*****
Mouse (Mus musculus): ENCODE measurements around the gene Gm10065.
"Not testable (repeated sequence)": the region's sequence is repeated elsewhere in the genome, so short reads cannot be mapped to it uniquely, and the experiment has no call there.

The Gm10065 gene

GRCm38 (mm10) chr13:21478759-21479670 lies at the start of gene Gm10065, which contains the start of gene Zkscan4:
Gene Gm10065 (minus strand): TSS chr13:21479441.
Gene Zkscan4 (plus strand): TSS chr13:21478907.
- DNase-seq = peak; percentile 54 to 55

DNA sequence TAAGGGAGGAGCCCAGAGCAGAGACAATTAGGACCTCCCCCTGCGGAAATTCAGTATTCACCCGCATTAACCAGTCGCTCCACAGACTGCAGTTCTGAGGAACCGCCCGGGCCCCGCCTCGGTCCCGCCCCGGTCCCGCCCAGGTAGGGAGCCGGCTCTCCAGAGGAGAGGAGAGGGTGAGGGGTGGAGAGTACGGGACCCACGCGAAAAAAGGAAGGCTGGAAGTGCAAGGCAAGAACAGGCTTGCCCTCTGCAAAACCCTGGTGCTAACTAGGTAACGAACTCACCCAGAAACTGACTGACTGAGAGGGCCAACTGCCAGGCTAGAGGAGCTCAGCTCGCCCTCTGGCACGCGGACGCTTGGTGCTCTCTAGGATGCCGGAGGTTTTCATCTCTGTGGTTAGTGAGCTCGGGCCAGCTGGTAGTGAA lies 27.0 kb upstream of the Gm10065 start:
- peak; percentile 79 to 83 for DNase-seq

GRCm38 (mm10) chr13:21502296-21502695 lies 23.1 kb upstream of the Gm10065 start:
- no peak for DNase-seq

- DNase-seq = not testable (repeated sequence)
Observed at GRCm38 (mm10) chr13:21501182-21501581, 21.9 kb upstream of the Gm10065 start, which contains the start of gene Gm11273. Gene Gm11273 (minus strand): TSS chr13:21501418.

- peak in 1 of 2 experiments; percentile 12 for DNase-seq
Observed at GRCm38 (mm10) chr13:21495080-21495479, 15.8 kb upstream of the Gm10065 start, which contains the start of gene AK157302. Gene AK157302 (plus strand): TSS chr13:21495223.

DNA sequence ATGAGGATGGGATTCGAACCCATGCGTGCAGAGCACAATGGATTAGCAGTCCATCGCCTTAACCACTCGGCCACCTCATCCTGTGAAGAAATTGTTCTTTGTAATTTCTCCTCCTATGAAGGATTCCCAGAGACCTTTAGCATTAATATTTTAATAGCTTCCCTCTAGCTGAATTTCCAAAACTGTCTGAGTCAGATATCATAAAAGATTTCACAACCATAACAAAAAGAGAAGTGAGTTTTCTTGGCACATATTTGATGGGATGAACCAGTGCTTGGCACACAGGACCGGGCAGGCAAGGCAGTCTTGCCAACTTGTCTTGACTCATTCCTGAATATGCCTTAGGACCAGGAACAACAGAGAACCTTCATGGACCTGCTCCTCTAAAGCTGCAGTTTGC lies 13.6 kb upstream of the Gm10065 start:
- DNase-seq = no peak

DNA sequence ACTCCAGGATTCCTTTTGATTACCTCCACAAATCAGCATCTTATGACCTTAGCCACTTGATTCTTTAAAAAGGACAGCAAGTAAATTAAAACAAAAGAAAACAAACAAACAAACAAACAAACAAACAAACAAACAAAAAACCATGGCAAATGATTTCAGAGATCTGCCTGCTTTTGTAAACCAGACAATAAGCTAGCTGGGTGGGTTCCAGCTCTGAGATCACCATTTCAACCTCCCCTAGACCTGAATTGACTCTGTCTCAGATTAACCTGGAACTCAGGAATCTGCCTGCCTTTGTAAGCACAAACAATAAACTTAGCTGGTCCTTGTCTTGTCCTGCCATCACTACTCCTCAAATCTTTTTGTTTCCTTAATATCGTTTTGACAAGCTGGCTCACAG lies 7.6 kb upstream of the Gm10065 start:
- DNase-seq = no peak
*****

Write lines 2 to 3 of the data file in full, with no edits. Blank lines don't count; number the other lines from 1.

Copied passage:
"Not testable (repeated sequence)": the region's sequence is repeated elsewhere in the genome, so short reads cannot be mapped to it uniquely, and the experiment has no call there.

The Gm10065 gene